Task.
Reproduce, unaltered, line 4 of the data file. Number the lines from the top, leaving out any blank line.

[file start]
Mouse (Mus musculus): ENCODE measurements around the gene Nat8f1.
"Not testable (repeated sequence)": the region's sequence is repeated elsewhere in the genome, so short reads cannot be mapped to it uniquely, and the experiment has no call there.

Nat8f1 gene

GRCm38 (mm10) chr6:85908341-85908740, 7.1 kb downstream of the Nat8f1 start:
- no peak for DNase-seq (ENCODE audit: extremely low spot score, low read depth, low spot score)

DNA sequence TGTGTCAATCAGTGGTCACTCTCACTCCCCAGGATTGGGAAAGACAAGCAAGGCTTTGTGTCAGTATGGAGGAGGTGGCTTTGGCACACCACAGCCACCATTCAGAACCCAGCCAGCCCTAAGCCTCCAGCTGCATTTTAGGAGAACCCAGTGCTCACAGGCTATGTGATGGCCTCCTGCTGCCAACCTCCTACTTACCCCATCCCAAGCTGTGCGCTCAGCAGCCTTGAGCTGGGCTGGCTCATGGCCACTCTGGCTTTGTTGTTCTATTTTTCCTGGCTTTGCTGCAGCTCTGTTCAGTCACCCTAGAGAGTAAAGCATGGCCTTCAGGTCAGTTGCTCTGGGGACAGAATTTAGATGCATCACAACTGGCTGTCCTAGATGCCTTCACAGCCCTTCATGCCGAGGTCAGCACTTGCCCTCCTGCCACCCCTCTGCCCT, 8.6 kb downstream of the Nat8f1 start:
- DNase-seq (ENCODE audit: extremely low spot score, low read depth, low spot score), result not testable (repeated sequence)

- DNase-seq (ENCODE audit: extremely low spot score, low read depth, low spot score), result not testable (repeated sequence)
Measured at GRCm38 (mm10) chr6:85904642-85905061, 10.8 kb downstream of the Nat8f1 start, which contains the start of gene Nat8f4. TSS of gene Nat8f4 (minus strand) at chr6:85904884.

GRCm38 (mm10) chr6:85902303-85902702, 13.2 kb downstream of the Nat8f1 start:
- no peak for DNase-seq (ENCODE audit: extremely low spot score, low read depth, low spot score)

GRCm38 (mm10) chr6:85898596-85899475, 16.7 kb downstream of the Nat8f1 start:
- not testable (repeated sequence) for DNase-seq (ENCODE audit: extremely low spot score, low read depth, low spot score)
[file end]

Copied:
GRCm38 (mm10) chr6:85908341-85908740, 7.1 kb downstream of the Nat8f1 start: